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Last Day In Morocco

We are spending our last full day in Morocco, and it is making us sad. This has been a great place to spend almost two weeks drifting through.

Our stay in Essaouira was really great. We arrived there with our nerves frayed, and within a few days, we again felt happy to be in Morocco. We were both feeling a little under the weather after sleeping out in the desert, and a sleepless night in the hostel due to techno beats pounding through our pillows at 3 am made me a grumpy boy. Possibly due to my late-night arrival at the party below ("Do you have a problem, sir?" "YES, I have a problem!"), as well as Jess seeming very tired and ill in their lobby the next morning, the hostel folks felt bad and moved us into a private room, and our stay in Essaouira dramatically improved. It is a very laid back town, probably because it is on the coast. We spent our days there strolling along the beach, drinking orange Fanta at the seaside cafe, and eating the best harira soup in Morocco each evening. The fish market was a marvel; most fish markets we have seen around the world seem to be so tame and clean, the fish laid out on displays of ice. This market was chaos; the fishermen brought their catch out along the street to lay it on sheets of newspaper. Guts and head flew as they cleaned and prepared the fish, and the screaming seagulls above competed with men shouting in Arabic about the price or the species of fish, which among the many species included eel, morays, sharks, and crabs and fishes of all kinds and shapes. Above all, the stench was enough to singe the nose hairs; it was a place that stimulated all senses, a true characteristic of the African experience.

The market street was also great, filled with people at all hours of the day, from the morning until even past 11 at night, when we headed back to the hostel. The only break in the crowds of people was during the Breaking of the Fast, being that it is Ramadan; the people, after fasting from early in the morning, would rush about in a spurt of energy to buy food, then desert the streets entirely as the call to prayer began to sound over the city, leaving the streets empty save the Tokens (tourists). At all other times, the markets were filled with all sorts of wares, from toilet paper to pencils, from vegetables to whole sides of beef hanging on meat hooks (usually beside a pastry shop, disturbingly enough). You had to watch your step, to avoid not only the bags of grain and buckets of eggs but also for the goat heads and the cow feet stacked outside meatshops. The combined scent of fresh meat, pastries, and mint leaves created an aroma unique enough that we will always remember. As bustling as the market and all of the medina were, there was a refreshing lack of touts and beggars that characterize larger cities like Marrakesh. Essaouira was a much needed escape, a breath of (mostly) fresh air. The icing of this cake was the beach, because nothing calms the spirit like the sea.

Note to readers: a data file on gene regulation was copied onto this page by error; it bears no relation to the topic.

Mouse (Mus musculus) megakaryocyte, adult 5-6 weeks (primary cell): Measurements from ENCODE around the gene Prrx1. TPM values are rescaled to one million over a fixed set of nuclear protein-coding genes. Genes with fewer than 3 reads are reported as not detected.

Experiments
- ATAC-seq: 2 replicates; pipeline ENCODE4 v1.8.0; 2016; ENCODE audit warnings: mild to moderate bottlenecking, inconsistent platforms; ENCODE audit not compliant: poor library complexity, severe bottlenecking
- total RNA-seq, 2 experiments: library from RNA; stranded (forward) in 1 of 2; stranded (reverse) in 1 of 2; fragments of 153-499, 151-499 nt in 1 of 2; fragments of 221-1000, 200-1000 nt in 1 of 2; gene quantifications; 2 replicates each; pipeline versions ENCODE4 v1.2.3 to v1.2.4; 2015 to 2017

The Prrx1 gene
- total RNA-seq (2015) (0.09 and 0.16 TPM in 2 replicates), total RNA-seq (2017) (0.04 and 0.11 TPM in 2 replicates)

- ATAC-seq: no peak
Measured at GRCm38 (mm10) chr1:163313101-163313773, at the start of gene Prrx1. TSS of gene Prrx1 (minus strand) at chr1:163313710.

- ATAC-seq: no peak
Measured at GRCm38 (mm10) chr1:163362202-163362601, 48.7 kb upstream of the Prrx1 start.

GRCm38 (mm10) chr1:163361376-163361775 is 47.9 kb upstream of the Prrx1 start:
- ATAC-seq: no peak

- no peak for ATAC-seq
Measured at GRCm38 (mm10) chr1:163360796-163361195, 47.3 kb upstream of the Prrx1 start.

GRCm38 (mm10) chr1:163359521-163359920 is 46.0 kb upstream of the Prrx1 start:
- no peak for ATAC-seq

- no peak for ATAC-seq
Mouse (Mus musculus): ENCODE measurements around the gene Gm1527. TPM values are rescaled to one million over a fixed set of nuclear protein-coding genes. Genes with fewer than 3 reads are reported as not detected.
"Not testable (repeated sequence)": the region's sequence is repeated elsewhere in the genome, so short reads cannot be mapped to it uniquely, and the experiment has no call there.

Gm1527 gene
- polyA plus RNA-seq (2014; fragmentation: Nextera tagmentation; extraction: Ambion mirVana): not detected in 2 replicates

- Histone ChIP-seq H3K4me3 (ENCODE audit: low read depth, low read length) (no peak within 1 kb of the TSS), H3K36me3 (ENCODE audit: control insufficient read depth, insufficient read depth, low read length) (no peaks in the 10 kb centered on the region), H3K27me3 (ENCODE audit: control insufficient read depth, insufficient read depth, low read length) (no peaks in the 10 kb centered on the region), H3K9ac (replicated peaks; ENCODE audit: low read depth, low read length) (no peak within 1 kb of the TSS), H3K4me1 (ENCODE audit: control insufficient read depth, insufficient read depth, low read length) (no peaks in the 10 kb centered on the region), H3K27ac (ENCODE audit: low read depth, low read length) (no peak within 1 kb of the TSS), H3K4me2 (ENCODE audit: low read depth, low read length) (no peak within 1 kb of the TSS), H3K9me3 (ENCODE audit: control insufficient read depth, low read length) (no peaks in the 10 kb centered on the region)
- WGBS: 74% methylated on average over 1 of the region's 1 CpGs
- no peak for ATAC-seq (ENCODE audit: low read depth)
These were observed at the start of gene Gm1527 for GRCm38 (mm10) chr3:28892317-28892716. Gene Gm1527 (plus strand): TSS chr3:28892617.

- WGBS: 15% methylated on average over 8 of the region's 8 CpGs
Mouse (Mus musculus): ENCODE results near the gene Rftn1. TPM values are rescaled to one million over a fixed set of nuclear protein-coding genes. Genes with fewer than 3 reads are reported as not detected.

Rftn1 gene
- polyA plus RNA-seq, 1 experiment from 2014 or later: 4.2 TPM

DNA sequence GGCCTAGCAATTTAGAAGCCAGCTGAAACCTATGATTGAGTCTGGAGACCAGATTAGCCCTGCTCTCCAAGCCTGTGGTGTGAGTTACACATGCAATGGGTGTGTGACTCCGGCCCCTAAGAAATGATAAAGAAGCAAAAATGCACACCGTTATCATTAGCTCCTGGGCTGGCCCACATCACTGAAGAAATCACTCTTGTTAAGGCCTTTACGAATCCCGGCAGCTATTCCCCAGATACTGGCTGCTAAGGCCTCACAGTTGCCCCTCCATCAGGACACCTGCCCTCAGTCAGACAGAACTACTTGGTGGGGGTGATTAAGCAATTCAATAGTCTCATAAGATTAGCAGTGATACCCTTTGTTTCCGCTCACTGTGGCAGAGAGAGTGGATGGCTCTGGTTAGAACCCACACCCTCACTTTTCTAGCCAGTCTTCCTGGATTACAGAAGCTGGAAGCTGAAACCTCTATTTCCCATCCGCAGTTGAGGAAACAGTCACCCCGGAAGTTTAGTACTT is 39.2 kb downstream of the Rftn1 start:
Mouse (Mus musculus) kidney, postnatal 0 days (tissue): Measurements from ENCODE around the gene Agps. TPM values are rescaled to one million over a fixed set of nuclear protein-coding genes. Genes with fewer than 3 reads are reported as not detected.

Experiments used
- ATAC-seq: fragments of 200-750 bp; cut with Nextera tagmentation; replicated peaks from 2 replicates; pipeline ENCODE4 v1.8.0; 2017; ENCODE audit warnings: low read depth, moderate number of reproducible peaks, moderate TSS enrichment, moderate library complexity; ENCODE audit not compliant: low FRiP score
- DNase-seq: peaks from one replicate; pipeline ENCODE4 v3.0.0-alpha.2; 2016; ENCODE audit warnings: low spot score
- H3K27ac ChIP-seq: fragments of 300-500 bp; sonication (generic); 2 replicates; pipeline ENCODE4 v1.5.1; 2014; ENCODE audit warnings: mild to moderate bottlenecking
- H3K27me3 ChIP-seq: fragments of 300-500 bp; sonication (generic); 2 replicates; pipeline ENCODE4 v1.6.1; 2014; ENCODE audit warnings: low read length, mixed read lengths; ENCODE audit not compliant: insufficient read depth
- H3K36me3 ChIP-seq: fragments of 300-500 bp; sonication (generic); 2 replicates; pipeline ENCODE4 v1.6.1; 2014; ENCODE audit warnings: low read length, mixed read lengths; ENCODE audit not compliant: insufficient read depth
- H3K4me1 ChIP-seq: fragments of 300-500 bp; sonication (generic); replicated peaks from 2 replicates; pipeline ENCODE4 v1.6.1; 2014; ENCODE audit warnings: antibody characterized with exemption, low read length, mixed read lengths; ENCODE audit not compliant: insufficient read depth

We had yet another epic travel day waiting for us when we left from Essaouira; I guess we should get used to them. We caught the mid-afternoon bus to Marrakesh, a three hour trip. After waiting in the train station in Marrakesh for a couple of hours, we caught the night-train to Tangier, which took 10.5 hours; fortunately, we managed to sleep a long portion of the trip, thanks to the marvels of Benadryl. Our only distractions on the train ride were the fellows who smooth-talked Jess for a long time, and then the ladies who came in our compartment at 4 am and made themselves at home, essentially taking over the seats that we had been sleeping on; they gladly left after 45 minutes or so. Once in Tangier, we had to wait about four hours for a bus to our current location in Chefchaouen; being Ramadan, the bus station was insanely packed with Moroccan travelers, like any station in the US on Christmas Eve (tomorrow is Eid, the end of Ramadan). We couldn't find any restaurants open, so our only nutrition from 6 pm the night before until 6 that night was a bag of chips, cookies, and a couple of Cokes I found in the only shop open in walking distance. Finally, we arrived in Chefchaouen after another 3.5 hours, only to find our hostel was straight up the hill a couple of kilometers. A hostel bed never looked so comfortable or such a relief, and food hasn't been so good in a long time.

Chefchaouen is yet another very relaxed town, like Essaouira in the mountains. It sits on the slopes of a high peak, which today was shrouded in clouds. It is a very compact city, of about 56,000 inhabitants, and its medina is a tight complex of passages that have mostly been painted an incredible blue-white. It makes for fun exploration, if only because it is small enough that one can't get lost for too long. Today we are relaxing and wandering around, planning for our trip to Granada in Spain tomorrow (another long day for traveling). Tonight we will have our final Moroccan tajine meal, with mint tea, a comfort to our palate, and a memory to add to the many of this trip. Au revoir, Morocco, it has been an adventure.

Until next time, be safe.


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